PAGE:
NEWS IN BRIEF – 5/23/10
Published 12:00 am Sunday, May 23, 2010
Huntington man in jail for alleged forcible tattooing
HUNTINGTON, W.Va. (AP) – A Huntington man is charged with forcibly tattooing a woman’s back.
Police say 27-year-old Shannon Patrick Overstreet faces a malicious wounding charge. He is being held on $100,000 bond.
According to authorities, Overstreet forcibly pinned a 20-year-old Huntington woman to the ground early Wednesday and carved “King Shannon” into her back. He then allegedly filled the lacerations with ink to tattoo the inscription.
The criminal complaint says hospital staff report that the wounds are likely permanent.
Couple gives Pilgrim Glass collection to MU
HUNTINGTON, W.Va. (AP) – A collection chronicling the development of Pilgrim Glass Corp.’s cameo glass has been donated to Marshall University.
Marshall says the gift from Drs. Joseph and Omayma Touma will be dedicated Sunday on the Huntington campus.
Cameo glass production involves casing layers of molten glass together, and then carving through the layers.
Alfred E. Knobler founded Pilgrim Glass in Ceredo in 1949. The company ceased operations in 2001.
Pictures in the Park returns to Ashland Friday
ASHLAND, Ky. — Boyd County Public Library’s popular Pictures in the Park series returns Friday, May 28, with a showing of “Scooby Doo.”
Pictures in the Park starts at dark – around 9 p.m. – just outside the Reading Garden at the Main Branch, 1740 Central Ave. The Library closes at 5 p.m., so movie attendees should come to the side of the building.
If the weather is bad, the movie will be shown the following Friday.
Community Trust Bank of Ashland is sponsoring the 2010 series, which includes four family films, shown on the last Friday of May, June, July and August.
People need to bring their own chairs and blankets to the movie. Admission is free. Popcorn and drinks are provided. Anyone who brings in one of the Library’s “Pictures in the Park” direct mailers gets a free candy bar of their choice.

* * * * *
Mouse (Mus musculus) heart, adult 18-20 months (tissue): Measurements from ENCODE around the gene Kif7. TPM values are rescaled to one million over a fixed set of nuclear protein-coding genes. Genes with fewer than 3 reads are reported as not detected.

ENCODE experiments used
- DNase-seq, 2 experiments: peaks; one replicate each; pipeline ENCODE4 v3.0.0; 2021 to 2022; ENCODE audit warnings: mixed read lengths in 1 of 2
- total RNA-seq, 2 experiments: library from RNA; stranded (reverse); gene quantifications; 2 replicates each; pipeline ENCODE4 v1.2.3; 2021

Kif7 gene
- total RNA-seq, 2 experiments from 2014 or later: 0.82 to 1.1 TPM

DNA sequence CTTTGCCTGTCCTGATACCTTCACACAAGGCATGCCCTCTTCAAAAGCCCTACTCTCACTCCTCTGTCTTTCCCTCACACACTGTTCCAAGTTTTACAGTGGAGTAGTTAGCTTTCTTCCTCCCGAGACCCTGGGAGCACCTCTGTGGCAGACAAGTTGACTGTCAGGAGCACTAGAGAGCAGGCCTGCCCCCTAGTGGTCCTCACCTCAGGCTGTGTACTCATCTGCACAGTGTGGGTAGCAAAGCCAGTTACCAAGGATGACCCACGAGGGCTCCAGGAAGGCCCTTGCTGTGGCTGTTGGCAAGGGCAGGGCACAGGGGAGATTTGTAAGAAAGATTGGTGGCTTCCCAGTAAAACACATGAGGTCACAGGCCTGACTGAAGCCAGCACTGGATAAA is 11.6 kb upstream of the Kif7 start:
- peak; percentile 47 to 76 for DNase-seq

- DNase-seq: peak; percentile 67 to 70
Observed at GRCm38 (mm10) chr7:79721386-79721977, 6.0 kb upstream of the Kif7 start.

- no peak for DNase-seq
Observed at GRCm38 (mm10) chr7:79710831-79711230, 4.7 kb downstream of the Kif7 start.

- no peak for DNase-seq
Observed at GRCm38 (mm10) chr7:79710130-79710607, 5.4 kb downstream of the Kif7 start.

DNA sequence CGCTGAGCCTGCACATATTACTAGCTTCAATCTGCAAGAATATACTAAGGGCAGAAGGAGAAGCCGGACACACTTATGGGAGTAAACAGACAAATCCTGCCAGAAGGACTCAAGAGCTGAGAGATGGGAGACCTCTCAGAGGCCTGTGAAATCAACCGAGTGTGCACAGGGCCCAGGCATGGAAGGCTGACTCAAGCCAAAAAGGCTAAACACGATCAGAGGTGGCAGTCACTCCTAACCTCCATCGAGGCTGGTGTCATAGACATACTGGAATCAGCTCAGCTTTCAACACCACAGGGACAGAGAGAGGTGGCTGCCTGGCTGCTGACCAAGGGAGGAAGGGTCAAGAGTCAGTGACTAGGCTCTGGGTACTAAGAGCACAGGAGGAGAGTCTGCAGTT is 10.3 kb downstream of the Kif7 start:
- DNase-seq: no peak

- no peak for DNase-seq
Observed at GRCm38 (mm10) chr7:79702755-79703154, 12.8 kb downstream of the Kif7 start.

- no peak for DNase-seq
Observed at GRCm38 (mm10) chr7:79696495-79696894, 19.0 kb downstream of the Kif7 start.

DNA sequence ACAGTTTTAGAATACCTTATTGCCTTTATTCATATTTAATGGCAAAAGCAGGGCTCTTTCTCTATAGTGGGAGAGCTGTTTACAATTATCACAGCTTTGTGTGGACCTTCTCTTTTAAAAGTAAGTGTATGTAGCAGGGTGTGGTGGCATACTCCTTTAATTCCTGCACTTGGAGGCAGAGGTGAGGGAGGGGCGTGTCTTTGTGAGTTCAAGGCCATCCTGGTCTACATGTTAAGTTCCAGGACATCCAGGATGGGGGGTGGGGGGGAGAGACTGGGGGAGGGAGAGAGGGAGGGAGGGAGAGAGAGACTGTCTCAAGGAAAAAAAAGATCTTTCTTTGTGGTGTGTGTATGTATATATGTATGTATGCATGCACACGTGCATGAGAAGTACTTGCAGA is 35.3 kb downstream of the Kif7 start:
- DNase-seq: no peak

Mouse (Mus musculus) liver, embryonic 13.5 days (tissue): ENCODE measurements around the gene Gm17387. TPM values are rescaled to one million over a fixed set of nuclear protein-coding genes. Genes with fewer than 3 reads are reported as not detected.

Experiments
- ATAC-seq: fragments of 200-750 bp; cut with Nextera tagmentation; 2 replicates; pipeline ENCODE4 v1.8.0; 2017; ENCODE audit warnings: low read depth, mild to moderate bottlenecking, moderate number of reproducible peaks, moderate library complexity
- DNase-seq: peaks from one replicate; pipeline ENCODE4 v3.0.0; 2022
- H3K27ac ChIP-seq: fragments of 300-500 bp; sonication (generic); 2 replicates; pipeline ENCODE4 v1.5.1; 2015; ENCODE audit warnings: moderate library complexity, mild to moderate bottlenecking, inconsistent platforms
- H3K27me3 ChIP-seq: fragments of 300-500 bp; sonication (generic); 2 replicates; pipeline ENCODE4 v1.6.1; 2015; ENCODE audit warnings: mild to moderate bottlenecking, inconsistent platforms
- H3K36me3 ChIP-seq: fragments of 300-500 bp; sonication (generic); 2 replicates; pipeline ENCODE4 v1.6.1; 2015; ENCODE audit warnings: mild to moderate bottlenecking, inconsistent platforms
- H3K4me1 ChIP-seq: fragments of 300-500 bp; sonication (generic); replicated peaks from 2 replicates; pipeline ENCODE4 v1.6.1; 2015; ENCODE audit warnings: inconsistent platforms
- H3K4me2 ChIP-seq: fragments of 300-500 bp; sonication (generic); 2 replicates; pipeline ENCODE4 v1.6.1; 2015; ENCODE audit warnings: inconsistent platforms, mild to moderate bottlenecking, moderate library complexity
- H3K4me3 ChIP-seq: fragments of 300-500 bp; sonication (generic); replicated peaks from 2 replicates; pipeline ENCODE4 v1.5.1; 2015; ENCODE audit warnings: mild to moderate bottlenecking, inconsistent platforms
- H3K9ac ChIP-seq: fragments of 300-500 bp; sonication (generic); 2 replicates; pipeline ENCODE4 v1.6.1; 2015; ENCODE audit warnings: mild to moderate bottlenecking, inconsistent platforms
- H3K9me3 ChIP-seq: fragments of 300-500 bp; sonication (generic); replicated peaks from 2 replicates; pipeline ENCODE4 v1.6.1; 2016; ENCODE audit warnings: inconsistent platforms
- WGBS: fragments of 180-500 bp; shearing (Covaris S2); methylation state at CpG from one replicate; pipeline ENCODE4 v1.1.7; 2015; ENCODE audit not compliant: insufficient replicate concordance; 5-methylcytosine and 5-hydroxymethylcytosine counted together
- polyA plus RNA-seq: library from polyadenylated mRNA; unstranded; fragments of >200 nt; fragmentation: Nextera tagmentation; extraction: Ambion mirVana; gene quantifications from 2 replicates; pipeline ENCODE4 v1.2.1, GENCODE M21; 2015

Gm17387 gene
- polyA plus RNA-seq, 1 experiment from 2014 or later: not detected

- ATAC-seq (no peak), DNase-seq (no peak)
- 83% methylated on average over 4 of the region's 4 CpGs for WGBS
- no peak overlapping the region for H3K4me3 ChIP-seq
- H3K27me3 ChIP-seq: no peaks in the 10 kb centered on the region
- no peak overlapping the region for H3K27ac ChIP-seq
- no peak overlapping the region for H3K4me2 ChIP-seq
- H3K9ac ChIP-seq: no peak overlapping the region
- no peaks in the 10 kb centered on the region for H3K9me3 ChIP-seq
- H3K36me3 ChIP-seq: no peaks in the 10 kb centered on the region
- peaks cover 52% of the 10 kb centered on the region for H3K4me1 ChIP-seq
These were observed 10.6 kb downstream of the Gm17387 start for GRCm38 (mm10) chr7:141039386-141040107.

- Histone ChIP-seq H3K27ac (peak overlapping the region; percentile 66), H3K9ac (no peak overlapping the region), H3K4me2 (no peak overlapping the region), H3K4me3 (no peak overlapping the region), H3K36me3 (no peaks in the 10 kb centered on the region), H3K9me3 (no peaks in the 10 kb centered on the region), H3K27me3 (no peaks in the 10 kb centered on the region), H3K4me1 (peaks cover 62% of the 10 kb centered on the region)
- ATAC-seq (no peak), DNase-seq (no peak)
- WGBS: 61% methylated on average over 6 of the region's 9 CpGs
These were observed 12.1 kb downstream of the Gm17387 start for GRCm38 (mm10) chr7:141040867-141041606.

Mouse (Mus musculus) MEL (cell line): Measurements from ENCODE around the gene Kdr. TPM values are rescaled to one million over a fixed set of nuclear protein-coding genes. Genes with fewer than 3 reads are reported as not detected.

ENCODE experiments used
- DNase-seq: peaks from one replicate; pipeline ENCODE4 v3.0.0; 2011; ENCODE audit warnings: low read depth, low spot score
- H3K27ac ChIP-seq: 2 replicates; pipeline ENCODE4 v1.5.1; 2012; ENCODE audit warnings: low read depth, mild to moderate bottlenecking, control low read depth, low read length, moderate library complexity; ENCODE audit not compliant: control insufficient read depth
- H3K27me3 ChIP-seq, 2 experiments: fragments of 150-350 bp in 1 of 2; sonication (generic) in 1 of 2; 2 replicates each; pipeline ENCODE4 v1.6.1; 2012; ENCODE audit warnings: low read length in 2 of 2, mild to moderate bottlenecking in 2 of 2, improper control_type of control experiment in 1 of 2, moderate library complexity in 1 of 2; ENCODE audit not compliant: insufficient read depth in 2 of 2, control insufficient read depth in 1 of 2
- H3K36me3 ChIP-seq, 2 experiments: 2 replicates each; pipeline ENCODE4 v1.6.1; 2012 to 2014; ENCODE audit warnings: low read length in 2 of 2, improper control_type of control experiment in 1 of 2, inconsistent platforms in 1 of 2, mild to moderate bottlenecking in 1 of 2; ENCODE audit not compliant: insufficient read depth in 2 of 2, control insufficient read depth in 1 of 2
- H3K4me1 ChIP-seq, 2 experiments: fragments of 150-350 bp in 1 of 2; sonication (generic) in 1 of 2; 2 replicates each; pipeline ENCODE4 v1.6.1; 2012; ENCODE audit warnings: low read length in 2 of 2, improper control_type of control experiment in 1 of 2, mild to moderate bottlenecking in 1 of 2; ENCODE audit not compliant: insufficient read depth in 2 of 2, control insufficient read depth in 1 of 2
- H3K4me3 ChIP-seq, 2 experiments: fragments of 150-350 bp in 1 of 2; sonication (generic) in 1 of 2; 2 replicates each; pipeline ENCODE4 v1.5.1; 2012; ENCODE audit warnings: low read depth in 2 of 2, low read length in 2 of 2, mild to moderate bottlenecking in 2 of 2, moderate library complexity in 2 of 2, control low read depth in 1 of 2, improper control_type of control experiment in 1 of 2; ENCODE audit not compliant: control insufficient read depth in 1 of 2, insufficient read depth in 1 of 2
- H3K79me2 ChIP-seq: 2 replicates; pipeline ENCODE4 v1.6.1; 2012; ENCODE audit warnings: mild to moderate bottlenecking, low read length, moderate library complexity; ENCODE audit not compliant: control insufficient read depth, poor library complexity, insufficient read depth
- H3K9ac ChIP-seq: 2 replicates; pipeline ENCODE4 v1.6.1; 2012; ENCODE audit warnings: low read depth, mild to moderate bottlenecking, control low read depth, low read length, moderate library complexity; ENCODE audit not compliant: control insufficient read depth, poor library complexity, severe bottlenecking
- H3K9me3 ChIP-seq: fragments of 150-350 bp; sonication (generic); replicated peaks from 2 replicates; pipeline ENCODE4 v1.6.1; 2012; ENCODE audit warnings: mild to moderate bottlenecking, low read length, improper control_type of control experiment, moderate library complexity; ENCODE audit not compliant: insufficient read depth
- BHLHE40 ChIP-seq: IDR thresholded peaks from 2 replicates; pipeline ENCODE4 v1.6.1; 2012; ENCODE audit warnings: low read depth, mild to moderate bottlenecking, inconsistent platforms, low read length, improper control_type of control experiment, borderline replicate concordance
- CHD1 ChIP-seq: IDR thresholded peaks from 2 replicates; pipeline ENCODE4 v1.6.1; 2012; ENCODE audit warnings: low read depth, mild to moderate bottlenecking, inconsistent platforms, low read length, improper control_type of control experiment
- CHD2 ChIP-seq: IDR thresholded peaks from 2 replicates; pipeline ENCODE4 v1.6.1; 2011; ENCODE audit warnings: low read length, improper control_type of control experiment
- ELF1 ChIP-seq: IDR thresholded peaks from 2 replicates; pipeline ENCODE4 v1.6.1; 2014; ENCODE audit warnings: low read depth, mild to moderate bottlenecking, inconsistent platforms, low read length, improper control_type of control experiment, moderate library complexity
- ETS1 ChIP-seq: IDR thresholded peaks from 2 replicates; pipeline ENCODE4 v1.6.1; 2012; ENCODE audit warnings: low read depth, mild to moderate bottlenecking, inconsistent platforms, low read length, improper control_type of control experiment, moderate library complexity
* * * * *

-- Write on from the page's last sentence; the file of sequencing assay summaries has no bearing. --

“Scooby Doo,” rated PG, is the 2002 live action version of the popular cartoon. After an acrimonious breakup, members of Mystery Inc. are individually brought to a resort island to investigate strange goings-on.
Patrons helped library staff select this year’s movies. The rest of the schedule includes: “Shrek” on June 25; “Hairspray” on July 30; and “Toy Story” on Aug. 27.
Outside groups can host movie showings inside the library, using the library’s license. For more information, contact Amanda Clark at (606) 329-0518, ext. 1140. For a full movie schedule, visit www.thebookplace.org.
South Point woman receives masters of science degree
SOUTH POINT — Leigh Allen, RN, BSN, MSN, a medical-surgical clinical manager at St. Mary’s Medical Center, recently received her masters of science degree in nursing from St. Joseph University of Maine.
She has worked at St. Mary’s for 19 years and resides in South Point with her two children.
Jazz vocalist takes stage at OUS for free performance
IRONTON — “Music from the Great American Songbook” will be the showcase Monday.
The vocal performance will be by Kim Keffer with Barry Gillum on keyboard.
The free event begins at 7:30 p.m. at Ohio University Southern in the Riffe Center’s Mains Rotunda.
Jazz vocalist Keffer says she tries to offers musical entertainment with a distinctive flair.
Keffer’s current show includes songs by such American composers such as George and Ira Gershwin, Rogers and Hart, Thelonius Monk, and many others from the Great American Songbook.
With arrangements by Barry W. Gillum, music fans say Keffer delivers an honest, compelling version of each selection. Her performances have been described as “sophisticated, quality entertainment.”
“I love these songs,” says Keffer. “These songwriters focused on the perfect blend of music and story. The result is some of the greatest love songs ever written.”
A native of Boyd County Kentucky, Keffer has performed at several local venues, including as the headliner for the annual Jazzed for a Cure concert to benefit the American Cancer Society.
State Rep. Evans hosts public forums
COLUMBUS — State Rep. Clyde Evans (R- Rio Grande) will be holding open door public meetings for constituents in southern Ohio.
The meetings will provide an opportunity for the general public to discuss their views and opinions with Rep. Evans on state government issues.
The following meetings will be held at the following times on Friday, June 4:
9 a.m. at the Wilkesville Community Center, in Vinton County
11 a.m. at the Markay Cultural Arts Center, in Jackson County
1:30 p.m. at the Cheshire Village Hall, in Gallia County
4 p.m. at the Eastern Branch of the Briggs Lawrence County Library, in Proctorville
All are welcome and encouraged to attend.
Ironton student earns AK Steel Scholarship
IRONTON — AK Steel is continuing a longstanding tradition this year by awarding college scholarships to sons and daughters of company employees. The awards recognize outstanding academic achievement, leadership and community involvement.
“Earning an AK Steel scholarship speaks volumes about the students and families associated with our company,” said James L. Wainscott, AK Steel chairman, president and CEO.